Pianist John Sheridan — like most of us — is a multi-faceted personality on and off the bandstand. Musically, he can play forceful, stomping piano that elevates a band or builds up an astonishing momentum in a solo; that Sheridan in person is a man of strong opinions with a kind of amused defiance. But there’s the other Sheridan, who gets used to a new piano by playing a sweet minute of IN A MIST, who has a deep feeling for the most tender love ballads, a real romantic.
Both sides of this intriguing pianist and individual were on display in his too-brief solo recital at this year’s JAZZ AT CHAUTAUQUA.
He began with the beautiful LOVE LIES, a favorite of Ralph Sutton and Jack Teagarden:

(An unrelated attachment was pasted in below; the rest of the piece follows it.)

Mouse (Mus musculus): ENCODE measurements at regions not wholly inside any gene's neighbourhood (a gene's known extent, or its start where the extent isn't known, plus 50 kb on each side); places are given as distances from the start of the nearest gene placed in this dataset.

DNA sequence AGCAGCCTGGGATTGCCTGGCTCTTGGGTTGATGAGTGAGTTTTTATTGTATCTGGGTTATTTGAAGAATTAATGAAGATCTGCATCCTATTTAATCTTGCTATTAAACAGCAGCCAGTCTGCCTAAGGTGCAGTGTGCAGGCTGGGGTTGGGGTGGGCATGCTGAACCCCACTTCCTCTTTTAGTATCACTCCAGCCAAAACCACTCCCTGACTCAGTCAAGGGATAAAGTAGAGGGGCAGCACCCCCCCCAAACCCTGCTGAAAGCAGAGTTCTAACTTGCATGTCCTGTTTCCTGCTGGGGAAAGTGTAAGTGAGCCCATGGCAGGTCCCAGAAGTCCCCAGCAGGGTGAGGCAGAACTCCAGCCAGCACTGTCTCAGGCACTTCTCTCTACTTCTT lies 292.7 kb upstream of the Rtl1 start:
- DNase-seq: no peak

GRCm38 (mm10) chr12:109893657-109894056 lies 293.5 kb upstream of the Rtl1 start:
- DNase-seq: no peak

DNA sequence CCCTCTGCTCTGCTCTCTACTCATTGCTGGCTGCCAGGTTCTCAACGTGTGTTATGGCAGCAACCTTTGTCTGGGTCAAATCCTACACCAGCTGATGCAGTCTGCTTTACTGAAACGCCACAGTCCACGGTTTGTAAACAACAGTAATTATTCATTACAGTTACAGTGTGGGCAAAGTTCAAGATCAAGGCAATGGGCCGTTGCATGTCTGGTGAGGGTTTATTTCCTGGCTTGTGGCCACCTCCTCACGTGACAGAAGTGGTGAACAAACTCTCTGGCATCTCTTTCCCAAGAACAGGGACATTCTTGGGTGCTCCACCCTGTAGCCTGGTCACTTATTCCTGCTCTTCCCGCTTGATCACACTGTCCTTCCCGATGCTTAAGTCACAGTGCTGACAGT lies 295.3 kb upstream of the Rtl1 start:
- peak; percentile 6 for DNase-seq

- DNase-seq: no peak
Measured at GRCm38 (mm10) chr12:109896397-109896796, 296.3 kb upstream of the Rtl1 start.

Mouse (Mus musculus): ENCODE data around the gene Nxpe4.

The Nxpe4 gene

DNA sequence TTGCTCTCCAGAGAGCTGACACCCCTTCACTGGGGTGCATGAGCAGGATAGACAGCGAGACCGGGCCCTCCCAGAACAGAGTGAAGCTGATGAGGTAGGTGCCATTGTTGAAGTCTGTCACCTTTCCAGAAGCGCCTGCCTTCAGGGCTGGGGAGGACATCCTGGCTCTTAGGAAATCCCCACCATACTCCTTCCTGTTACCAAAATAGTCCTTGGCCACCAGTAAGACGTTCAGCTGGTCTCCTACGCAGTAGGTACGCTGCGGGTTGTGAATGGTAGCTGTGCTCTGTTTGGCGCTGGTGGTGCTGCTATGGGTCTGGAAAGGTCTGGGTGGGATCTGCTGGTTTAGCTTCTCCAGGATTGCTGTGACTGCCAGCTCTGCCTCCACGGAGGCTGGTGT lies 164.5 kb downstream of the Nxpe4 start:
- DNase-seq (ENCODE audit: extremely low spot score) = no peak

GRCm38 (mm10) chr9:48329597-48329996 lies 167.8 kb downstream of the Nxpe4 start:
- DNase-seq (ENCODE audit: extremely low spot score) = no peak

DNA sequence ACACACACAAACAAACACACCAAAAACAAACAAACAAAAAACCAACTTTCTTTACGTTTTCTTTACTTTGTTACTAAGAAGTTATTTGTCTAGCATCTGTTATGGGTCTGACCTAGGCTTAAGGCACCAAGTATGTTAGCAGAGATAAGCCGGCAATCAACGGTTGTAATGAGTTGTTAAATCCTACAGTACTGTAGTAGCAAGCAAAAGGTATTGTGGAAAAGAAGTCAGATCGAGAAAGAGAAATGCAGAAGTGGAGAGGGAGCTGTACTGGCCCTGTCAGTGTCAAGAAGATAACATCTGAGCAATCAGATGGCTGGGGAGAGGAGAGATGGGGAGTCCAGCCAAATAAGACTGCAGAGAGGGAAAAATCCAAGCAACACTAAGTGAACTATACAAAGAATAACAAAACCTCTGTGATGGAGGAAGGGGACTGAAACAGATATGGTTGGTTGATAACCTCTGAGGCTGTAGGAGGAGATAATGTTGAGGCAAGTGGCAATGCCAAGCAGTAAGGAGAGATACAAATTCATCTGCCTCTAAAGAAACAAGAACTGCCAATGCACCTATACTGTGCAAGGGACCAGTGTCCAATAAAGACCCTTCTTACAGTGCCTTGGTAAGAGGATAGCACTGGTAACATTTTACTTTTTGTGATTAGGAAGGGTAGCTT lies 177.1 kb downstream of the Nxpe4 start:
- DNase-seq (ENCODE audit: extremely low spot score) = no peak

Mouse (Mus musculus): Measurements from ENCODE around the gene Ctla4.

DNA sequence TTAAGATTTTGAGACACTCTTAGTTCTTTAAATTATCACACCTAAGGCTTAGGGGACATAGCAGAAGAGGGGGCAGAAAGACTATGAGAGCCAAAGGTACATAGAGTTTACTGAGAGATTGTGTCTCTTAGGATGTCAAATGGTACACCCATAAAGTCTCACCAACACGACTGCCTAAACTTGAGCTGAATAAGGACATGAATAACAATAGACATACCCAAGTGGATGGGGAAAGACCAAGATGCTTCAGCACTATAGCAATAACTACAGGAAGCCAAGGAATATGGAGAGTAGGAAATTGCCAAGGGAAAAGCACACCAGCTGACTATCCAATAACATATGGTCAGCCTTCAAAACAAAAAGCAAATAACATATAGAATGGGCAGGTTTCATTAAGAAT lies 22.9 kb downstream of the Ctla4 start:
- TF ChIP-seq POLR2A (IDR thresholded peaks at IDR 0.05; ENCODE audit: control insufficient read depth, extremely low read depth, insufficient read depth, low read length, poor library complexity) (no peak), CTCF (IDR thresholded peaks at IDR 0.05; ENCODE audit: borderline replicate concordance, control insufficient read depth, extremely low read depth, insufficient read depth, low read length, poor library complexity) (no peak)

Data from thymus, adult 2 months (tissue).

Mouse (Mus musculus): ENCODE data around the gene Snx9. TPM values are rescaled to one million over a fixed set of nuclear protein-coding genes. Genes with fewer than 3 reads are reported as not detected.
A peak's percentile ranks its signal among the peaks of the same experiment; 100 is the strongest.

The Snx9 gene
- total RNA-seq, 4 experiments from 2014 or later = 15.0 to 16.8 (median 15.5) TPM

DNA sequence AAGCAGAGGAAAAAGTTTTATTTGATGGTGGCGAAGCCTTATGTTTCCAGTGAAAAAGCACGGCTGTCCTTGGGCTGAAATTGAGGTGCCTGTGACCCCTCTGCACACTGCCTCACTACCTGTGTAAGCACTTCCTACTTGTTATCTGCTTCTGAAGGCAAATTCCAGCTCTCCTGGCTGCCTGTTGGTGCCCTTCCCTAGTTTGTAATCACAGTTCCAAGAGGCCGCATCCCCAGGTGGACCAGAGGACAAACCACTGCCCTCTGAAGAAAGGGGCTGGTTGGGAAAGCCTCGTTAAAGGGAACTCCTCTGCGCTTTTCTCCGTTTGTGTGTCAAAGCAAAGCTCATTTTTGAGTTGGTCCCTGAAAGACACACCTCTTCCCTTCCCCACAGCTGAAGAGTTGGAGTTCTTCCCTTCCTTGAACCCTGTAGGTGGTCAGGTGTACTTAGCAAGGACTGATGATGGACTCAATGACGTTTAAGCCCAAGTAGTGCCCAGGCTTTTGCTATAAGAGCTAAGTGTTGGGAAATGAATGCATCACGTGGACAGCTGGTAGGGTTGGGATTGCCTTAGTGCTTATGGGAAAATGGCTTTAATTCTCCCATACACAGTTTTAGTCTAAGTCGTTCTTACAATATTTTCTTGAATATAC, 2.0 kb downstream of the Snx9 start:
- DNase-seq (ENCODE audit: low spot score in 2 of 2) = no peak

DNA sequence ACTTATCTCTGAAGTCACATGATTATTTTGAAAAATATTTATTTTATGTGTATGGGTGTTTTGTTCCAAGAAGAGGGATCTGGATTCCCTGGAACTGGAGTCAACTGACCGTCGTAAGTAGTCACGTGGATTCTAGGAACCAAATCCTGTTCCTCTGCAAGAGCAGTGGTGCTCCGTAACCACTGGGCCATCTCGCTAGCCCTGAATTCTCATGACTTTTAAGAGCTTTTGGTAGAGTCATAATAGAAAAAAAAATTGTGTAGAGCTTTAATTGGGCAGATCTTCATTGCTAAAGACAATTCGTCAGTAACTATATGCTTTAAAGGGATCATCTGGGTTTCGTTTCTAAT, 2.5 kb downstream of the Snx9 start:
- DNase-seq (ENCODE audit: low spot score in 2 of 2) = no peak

I haven’t heard MARIA MY OWN (MARIA LA O) — an obscure song by Ernesto Lecuona, who wrote THE BREEZE AND I — for years, and I’m so happy that John plays it:
I know that MY FOOLISH HEART has deep meaning for John — in the best ways — so that even though this version began with a cheerful interruption, it never loses sight of its deep romantic center:
Time for a different kind of musing — PETE KELLY’S BLUES, which reminds me of a time and place when hot jazz could still be part of popular culture (a film, a radio series, a television show):
And finally a rollicking INDIAN LOVE CALL, as far from the warbling sweethearts as one could get: John’s tribute to the hard-driving Artie Shaw band version (with a hot Louis-flavored vocal by Tony Pastor):
We’re all complex personalities, but who among us makes as much music as John?